Central Coast Living takes a trip back in time at Bitter Creek Western Railroad where the tracks are lined with nostalgia and imagination.
It’s a private property in Arroyo Grande that is not usually open to the public but this Saturday is your first chance to visit this summer.
Doug Calicchio’s train hobby has moved full steam ahead ever since discovering Bitter Creek Western Railroad in 2000.
“This [steam] engine was the first engine I ever got and it’s blossomed to many more,” Calicchio said. “You start the fire and all of the sudden [the engine] starts dripping water, it starts oozing the steam, it starts coming to life..”
Trains are a lifelong passion of Calicchio’s.
“Growing up, I wore out my Lionel trains. I don’t have too many old trains because I just wore them out,” he said.
Calicchio is one of many train enthusiasts who come to Bitter Creek Western Railroad to relive childhood memories on a bigger scale.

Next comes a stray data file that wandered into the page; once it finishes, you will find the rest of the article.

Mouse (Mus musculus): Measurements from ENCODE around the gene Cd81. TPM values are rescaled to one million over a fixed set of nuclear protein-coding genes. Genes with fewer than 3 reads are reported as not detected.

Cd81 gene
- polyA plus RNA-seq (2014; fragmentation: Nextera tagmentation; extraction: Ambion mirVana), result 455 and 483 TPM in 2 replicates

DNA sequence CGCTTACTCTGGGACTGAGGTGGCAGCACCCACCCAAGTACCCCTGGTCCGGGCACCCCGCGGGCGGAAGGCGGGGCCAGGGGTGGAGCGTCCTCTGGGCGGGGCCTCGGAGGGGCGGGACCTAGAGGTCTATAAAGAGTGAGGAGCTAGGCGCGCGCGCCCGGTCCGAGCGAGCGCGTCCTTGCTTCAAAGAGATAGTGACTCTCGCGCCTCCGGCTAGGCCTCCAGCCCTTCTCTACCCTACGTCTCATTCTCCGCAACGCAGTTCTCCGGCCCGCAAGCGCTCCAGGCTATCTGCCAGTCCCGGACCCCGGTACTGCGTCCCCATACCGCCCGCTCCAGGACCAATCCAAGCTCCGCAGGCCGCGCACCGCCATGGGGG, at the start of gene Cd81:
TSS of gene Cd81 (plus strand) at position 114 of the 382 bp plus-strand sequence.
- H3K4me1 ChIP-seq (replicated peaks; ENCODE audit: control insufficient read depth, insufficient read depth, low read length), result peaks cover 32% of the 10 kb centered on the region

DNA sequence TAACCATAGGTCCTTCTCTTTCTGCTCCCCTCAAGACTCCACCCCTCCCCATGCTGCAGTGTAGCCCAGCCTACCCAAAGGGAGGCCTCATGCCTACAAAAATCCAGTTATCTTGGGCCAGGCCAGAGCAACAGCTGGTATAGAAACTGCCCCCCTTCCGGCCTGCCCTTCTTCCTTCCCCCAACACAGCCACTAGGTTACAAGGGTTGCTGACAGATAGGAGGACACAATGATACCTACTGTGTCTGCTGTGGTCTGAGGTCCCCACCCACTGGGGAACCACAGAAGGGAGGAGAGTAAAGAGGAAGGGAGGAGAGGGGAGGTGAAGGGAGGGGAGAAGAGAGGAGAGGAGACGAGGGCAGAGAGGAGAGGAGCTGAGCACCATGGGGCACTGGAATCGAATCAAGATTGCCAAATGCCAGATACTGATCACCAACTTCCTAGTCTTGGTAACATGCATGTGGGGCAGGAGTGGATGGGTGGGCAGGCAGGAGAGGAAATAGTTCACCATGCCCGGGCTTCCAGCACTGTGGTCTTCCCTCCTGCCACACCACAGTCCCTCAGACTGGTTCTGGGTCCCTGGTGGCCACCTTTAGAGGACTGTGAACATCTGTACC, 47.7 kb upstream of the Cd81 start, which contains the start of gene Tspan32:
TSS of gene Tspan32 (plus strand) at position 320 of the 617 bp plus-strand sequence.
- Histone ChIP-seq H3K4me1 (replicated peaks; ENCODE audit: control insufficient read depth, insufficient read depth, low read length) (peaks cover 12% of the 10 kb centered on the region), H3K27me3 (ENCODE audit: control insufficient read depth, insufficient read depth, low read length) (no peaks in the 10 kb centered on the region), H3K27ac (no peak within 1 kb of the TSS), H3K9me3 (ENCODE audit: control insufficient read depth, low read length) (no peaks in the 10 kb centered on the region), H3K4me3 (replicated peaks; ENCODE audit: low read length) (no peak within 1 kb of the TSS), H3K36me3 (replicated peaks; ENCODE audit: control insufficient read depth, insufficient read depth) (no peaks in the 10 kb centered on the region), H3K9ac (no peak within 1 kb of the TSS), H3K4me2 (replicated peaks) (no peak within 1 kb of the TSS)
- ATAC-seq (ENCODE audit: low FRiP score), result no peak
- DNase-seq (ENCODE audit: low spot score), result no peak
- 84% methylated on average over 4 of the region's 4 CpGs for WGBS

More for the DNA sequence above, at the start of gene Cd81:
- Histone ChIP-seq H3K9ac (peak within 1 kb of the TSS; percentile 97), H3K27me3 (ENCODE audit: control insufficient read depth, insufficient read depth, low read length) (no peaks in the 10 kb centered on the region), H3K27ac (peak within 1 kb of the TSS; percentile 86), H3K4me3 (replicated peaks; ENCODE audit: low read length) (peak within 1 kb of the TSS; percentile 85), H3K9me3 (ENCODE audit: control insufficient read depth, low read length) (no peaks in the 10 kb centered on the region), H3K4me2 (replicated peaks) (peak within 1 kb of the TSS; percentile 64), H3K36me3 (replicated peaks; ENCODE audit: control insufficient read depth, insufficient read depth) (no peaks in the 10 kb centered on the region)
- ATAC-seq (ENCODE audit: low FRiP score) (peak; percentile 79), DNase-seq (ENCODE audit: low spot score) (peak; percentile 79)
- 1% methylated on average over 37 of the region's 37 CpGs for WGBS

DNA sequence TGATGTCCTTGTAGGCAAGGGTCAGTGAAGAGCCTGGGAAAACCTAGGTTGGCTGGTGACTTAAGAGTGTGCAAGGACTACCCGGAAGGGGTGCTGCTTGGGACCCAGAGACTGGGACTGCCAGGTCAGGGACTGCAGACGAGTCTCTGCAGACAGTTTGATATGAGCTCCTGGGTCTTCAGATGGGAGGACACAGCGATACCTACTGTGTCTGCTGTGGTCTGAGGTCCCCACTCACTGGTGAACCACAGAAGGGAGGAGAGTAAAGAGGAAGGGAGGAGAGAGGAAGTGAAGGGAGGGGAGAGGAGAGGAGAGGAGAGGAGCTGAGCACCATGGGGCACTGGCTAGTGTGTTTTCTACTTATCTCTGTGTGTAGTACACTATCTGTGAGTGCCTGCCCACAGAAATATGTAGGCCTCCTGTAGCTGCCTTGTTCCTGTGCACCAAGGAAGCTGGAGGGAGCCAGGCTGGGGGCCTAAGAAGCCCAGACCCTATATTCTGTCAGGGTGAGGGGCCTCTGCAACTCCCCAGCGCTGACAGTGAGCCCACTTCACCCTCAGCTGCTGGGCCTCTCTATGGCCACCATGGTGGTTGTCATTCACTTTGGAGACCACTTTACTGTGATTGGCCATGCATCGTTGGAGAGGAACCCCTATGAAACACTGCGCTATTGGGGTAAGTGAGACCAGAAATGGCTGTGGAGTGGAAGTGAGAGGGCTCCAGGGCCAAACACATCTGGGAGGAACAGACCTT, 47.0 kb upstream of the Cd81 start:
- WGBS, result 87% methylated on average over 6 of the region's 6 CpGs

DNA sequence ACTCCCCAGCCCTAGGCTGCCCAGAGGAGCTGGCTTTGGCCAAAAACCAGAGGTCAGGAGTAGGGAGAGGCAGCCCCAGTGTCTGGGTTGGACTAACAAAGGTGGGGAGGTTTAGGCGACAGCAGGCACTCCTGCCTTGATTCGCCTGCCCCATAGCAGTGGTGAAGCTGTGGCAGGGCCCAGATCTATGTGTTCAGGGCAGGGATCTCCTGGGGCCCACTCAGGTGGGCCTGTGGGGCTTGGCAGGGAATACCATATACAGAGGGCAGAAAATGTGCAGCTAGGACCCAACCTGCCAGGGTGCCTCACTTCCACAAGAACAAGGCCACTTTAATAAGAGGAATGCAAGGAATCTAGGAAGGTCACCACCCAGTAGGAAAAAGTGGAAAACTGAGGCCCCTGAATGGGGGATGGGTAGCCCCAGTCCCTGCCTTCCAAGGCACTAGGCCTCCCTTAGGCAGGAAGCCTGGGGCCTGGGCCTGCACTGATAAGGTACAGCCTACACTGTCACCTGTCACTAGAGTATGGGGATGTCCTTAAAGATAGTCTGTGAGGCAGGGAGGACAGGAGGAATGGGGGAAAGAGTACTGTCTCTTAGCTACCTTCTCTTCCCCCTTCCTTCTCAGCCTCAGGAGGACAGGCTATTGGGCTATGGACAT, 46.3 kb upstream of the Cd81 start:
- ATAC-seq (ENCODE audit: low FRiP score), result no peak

In the 1980s, Karl Hovanitz and some friends dreamt up how to take their model train hobby to the next level.
“We actually started literally at lunch, drawing lines on a napkin,” he said.
Today, hundreds of volunteer hours by train tinkers as resulted in the track that spans 10 acres in Hovanitz’s backyard.
“This is the largest home railroad in California and probably in the country,” Hovanitz said.
There are about two miles of track including bridges, tunnels and intricate decorations along the 15-20 minute-long route.
The small-gauge railroad attracts visitors from across the country and around the world.
“We have had tours of train enthusiasts from Europe, South Africa, New Zealand,” Hovanitz said.
Regardless of age, Hovanitz says visitors to his backyard railroad are often mesmerized.
“The younger generation – they’re mostly fascinated,” Hovanitz said. “The older people -they’re living a dream of their childhood.”
For Calicchio, the track offers him a place to pass on his passion to his grandchildren.
“I’m grandpa Choo-Choo. [My grandchildren] just have a ball. They can’t wait to come here for Fourth of July. They’re running the trains and everything,” Calicchio said. “It’s nice to enjoy your hobby with your family.”
Bitter Creek Western Railroad is not open regularly but Hovanitz you can check the BCWRR website where he post public ride days.
Hovanitz welcomes school children and other groups for field trips to Bitter Creek Western Railroad. To arrange a visit, contact him through the website. Volunteers are also always welcome to come work on the track.